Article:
I just saw this on the Lonely Planet website http://www.lonelyplanet.com/bluelist/index.cfm?fa=main.viewList&list_id=232 and the comments hit a bit too close to home for comfort. I think I've heard them all or variations on the themes. It's wierd how people think it either A) takes a lot of money to travel a lot, or B) you're such a slacker not having a regular job all these years (or maybe you're just a giant mooch). I also don't get people's comments that it's some great difficult thing to go someplace where you can't speak the language. There are so many people whose first language isn't the same as mine in Auckland (uh, that being English) that it's not that different to go to another country. While some people complain about his kind of thing, eg. "immigrants taking jobs", "can't even speak OUR language" or other of this variety of misinformed banter, I actually love the fact that I can walk down the high street and be confronted with so many ways of doing things. I guess thats one reason why I like to travel; to see more of the same. I don't really see other places as scarily different. There's fun in the challenge of uncovering the ways we are the same while appreciating the differences we have. Is that what makes a "non-traveller" then? Someone who is so blinded by the differences people in different countries have that they can't see the similarities? It doesn't help that our media teaches us this fear by always making sure that there are a few stories about how terrible life is in other places and blowing things out of proportion so that a local incident becomes the representation of an entire country.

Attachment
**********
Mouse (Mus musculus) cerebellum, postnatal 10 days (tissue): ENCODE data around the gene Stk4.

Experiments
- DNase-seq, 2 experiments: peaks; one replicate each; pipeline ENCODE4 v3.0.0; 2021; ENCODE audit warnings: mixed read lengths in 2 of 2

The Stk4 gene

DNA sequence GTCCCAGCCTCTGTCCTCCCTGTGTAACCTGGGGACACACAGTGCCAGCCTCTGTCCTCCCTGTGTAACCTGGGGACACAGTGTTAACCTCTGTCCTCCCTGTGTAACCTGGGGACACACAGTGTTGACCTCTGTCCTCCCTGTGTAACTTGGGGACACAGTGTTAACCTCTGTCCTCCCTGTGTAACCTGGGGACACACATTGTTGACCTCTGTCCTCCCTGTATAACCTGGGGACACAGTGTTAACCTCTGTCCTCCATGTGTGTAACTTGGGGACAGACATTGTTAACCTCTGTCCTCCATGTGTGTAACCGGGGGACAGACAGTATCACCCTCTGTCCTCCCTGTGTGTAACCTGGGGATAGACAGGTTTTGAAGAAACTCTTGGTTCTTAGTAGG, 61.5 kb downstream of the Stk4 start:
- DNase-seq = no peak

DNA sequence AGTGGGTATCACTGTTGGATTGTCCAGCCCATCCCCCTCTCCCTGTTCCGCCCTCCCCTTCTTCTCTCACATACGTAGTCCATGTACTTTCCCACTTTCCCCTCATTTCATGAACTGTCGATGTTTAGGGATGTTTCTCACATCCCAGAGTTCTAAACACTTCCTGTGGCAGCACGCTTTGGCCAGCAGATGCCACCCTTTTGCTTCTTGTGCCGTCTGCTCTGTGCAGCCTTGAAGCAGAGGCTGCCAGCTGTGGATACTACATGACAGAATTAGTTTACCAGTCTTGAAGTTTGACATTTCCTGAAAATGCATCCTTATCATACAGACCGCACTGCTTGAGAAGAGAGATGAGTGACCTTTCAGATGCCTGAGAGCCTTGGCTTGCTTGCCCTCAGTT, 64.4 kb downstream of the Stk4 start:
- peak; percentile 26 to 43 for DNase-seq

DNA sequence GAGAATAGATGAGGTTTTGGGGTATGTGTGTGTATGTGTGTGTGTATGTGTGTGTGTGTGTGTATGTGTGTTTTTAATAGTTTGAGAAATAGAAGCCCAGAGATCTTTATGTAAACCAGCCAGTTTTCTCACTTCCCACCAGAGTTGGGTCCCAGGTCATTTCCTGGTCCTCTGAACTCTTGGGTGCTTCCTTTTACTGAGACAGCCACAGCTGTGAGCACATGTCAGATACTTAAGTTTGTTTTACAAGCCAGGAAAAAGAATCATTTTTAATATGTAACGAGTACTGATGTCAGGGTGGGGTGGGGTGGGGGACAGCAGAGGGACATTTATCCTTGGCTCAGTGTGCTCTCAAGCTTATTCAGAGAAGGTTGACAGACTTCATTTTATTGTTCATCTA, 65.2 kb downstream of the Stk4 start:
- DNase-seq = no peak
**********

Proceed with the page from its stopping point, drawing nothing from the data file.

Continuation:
Anyway, let's talk about something waaaaay more serious...brewing. My brother is a brewer who has taken it far enough to decide to give up his day job and do a brewing course. He studied in the States and Germany and is now a "Masterbrewer". As I am a "Master enjoyer of fine ales" I can say that his earlier brews were excellent so, I can imagine what sort of stuff he churns out now. At the moment he is working for someone else's brewery to get experience with future plans to open his own place. The only problem is that he has gone from earning a decent amount of money to having to take a huge paycut to enter the trade. Seems a shame that our historic arts and skills such as brewing are so unappreciated that the participants can not earn a decent living. Well, I can appreciate the time and effort that you can taste in a good pint of ale as here in Japan, there are mostly giant corporate breweries. That's not to say this is only a Japanese problem, nor that there aren't other things here that are excellent such a sake. My partner, Pi Dog, and I are soon to move to a major sake producing region in Japan. It'll be interesting to find out what kind of lifestyle the sake brewers have. Plus I can't wait to taste the sake as I love the stuff. One of the few 'slowfoods' left in Japan along with tsukemono (pickles) and hopefully others I can't think of just now. A bit of brewing banter can be seen here (Link now deleted.). I love to see this kind of thing where borders don't come into play and everyone is translating madly so they can help each other out with the thing they love.
Just about out of time at the ol' netcafe. It's Saturday night so me and Pi dog are heading out in search of some tasty brews, speak of the devil. Hope everyone's having a great weekend wherever you are!